The other day I witnessed one of ‘those’ scenes. If you haven’t seen them in person, you’ve seen them in movies. A woman is arguing vehemently about why something is sexist, and people around her are rolling their eyes. Another feminist.
I’m a woman, and I believe in women’s rights. I believe all women are strong, capable and equal. I believe that of all people. I’m luck to have been raised in a society that did not discriminate. My high-school was multicultural, and the few openly gay students were not centered for being who they are. Honestly, I didn’t really notice it. I went through day to day, and because I wasn’t surrounded by hate, I found myself believing that most people felt this way.
But here I am, watching a short haired angry woman rant about the female barristers at my favorite coffee shop. I got there all the time, and there’s five young women who are there all the time working. They are not the only staff members, I’ve seen others, men and women, but they are obviously the full-timers. And they’re adorable. I live in a hipster type neighborhood, and the overly tattoo, red lipped, plaid wearing girls are very ‘in’ right now. They got together and decided one day they were all going to dress up in very 60’s style dresses and hair, and work all dolled up. The manager of this coffee shop, who happens to be male, said ‘go for it’. Apparently that’s sexist. This woman was livid that a male manager would make his all female staff dress up like this for work.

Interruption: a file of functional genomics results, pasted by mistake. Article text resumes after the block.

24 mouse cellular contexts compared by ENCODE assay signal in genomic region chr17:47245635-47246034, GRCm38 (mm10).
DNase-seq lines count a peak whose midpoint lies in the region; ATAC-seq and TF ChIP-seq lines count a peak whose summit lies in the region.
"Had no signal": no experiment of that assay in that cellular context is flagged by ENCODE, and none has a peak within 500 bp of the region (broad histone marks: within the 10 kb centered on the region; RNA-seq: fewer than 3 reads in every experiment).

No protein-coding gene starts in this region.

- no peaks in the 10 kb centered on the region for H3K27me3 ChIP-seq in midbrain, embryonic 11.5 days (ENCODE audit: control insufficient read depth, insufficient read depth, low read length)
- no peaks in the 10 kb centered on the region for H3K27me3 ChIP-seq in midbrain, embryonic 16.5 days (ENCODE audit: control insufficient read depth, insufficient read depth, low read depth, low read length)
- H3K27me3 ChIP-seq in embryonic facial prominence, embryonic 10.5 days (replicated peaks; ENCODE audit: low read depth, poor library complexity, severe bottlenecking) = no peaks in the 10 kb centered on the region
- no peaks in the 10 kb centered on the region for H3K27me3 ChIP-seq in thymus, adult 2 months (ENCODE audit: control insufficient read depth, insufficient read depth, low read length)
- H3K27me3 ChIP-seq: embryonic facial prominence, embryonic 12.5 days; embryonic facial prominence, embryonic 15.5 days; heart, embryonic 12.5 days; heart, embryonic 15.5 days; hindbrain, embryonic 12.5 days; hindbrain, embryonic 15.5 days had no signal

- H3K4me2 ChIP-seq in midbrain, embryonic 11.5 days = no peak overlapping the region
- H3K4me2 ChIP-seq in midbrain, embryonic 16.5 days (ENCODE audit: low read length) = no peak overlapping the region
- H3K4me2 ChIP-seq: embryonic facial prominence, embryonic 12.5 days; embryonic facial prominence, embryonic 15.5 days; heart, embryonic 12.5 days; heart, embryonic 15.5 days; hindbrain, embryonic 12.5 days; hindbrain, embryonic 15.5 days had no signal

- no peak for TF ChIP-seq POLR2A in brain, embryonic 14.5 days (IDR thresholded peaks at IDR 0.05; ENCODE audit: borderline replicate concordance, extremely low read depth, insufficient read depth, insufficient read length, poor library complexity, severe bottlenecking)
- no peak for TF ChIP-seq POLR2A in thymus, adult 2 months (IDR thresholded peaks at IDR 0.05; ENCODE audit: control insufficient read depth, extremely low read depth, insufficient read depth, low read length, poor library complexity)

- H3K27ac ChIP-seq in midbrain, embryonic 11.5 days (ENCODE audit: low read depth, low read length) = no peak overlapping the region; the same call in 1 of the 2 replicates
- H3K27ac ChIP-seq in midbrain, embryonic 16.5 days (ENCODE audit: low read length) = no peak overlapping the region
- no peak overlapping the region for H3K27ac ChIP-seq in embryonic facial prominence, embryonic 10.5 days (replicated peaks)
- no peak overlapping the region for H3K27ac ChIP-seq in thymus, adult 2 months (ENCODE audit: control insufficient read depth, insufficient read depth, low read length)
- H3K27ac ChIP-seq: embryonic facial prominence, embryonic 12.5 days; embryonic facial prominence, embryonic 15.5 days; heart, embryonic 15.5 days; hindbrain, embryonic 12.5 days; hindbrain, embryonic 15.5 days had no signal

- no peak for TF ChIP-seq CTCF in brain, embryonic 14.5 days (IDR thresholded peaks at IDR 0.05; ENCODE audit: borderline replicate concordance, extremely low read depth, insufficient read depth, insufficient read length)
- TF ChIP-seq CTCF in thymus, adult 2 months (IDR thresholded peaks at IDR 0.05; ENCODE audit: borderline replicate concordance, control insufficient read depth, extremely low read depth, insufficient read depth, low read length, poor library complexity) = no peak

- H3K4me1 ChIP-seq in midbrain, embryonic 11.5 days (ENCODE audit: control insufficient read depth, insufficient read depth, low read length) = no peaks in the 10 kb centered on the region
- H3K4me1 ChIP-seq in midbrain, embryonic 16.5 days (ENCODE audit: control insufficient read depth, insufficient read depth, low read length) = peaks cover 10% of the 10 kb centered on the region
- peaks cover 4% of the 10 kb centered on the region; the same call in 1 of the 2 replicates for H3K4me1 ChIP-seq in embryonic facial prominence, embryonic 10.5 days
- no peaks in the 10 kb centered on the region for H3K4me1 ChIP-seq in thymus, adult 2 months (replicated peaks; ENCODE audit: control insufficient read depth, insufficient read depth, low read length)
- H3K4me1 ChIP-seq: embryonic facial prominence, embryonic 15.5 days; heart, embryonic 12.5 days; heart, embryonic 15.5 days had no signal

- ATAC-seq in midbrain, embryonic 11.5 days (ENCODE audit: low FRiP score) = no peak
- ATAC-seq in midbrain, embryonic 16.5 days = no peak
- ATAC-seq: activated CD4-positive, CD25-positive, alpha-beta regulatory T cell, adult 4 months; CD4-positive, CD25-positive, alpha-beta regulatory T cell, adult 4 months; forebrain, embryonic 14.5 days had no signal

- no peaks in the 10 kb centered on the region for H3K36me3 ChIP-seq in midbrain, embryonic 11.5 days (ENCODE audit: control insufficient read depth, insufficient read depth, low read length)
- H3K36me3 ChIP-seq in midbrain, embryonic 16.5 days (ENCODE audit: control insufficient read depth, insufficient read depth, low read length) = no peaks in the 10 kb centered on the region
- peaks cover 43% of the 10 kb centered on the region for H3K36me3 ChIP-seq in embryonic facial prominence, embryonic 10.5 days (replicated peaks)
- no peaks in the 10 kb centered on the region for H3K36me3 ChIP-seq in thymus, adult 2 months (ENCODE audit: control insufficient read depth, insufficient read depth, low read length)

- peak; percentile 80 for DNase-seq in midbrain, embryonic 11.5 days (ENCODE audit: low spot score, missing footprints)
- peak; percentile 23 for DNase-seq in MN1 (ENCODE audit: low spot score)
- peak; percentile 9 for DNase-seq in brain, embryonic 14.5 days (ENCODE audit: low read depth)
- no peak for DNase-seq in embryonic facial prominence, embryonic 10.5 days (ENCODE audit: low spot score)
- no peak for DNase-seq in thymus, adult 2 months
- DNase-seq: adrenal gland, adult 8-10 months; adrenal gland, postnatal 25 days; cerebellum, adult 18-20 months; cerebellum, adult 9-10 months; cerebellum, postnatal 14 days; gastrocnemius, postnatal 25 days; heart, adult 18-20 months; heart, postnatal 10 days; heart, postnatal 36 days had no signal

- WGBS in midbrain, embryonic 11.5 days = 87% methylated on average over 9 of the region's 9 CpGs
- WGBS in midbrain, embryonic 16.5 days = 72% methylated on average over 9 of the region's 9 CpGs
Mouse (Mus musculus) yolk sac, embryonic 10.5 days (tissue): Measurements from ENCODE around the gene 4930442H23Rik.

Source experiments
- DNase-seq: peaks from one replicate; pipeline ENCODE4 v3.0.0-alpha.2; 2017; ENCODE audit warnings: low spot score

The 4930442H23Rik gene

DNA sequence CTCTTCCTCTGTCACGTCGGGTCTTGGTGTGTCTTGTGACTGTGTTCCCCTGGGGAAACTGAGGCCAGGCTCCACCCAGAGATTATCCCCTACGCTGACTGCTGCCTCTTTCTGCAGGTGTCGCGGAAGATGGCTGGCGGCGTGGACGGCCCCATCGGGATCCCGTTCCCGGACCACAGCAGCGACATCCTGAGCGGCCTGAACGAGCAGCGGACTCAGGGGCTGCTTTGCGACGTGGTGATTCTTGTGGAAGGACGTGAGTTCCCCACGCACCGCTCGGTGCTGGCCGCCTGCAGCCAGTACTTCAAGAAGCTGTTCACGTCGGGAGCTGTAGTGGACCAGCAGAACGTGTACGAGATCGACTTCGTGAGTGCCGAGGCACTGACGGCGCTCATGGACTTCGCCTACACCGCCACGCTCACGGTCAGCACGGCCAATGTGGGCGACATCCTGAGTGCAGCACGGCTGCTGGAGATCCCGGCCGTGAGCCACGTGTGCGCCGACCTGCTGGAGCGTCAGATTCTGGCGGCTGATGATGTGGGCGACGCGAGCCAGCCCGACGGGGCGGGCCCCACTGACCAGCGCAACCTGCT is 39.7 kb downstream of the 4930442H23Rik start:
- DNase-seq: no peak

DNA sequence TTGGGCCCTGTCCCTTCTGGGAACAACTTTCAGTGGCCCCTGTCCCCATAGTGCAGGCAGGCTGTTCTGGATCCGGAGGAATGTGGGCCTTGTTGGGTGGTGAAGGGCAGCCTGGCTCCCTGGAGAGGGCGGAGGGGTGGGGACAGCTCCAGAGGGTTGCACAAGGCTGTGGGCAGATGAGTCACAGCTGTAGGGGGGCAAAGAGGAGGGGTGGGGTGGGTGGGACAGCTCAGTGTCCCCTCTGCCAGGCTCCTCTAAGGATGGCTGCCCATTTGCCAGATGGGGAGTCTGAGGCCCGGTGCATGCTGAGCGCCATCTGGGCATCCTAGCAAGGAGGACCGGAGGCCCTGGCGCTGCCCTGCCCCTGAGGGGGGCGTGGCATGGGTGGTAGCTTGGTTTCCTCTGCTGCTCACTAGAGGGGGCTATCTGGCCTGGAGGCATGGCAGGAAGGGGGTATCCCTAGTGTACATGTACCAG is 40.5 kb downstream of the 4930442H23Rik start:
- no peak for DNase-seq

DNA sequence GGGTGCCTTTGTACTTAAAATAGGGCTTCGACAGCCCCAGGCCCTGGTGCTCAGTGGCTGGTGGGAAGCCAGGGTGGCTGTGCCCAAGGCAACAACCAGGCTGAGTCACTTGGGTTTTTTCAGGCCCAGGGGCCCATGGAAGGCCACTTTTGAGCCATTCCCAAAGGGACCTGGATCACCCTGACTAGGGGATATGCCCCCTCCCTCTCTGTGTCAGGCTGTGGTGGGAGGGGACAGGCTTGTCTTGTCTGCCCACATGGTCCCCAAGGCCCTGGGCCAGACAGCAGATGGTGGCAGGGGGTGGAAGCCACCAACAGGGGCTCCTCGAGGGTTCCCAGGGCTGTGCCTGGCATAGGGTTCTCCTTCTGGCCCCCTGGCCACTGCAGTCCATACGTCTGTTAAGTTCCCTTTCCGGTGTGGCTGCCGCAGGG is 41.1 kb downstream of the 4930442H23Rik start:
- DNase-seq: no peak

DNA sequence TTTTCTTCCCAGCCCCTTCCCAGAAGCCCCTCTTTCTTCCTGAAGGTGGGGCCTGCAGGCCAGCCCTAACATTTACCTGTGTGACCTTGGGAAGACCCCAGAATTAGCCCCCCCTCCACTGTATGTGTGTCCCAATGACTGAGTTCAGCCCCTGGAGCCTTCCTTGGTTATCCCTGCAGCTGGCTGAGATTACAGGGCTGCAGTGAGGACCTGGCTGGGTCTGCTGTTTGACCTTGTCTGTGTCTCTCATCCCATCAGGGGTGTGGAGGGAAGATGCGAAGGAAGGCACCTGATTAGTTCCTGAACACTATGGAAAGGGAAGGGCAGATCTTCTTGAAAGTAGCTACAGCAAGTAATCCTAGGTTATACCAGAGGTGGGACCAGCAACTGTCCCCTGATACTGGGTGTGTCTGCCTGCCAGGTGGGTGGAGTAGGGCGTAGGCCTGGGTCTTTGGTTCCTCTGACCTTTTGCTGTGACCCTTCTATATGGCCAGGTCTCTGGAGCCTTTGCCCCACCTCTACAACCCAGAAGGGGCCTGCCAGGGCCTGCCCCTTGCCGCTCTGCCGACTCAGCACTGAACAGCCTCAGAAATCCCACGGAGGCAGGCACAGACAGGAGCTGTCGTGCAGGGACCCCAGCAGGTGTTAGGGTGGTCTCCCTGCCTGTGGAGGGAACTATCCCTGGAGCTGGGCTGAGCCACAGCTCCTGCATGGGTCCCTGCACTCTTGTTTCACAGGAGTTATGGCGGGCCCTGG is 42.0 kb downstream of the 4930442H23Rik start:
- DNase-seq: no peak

Now, I get her point. If that were the case, wow, uncool dude. But this poor man tried to explain that he hadn’t ever told them they had to look any other way than professional, and when they’d decided to add some flare to the very hip young establishment, he empowered them to do so. Most of the customers thought it was adorable, and the atmosphere was light and fun. When this woman started ranting, the barristers stood behind their manager, appalled that he was getting reamed out for something they’d decided to have fun with.
Here’s where feminism bugs me. I believe that as a woman, I can be whoever I want to be. I can achieve anything I want to achieve. And dammit, if I want to be girly, sweet and fun then I have the right to be so. Where did the idea of feminism turn into being less girly?
I have super long blond hair. I love it. I curl it, I straighten it, I do fancy up do’s – the point is that it’s very girl, does that make me anti-feminist?
I have so much respect for the women who came before me who fought for my rights; the right to be heard, the right to have a say. I can’t imagine fighting the way they did. I can’t imagine having to struggle the way they did just to be treated like… well, normal! I know that their struggles, their unwillingness to give up, is why I have the life I do today, and why I have the right to choose. I respect their fight, but I don’t believe that that fight is the same anymore. Why are these girls being targeted for being themselves? Why are they being targeted for wanting to look pretty and express themselves? This woman, this ‘feminist’ as she calls herself, is not fighting the same fight. She’s not fighting for rights. She fighting against being ‘female’. Being equal does not mean we have to appear like men. It doesn’t mean that we have to put ourselves onto their level. Why wouldn’t you argue that men should become more like us? Your ideas of feminism are against what the brave ladies before us fought for. They weren’t fighting to not look the way they want, they were fighting for equality. What you’re fighting for is conformity. You want all women to conform to the ways of men. That’s not winning, that’s taking a huge step backwards!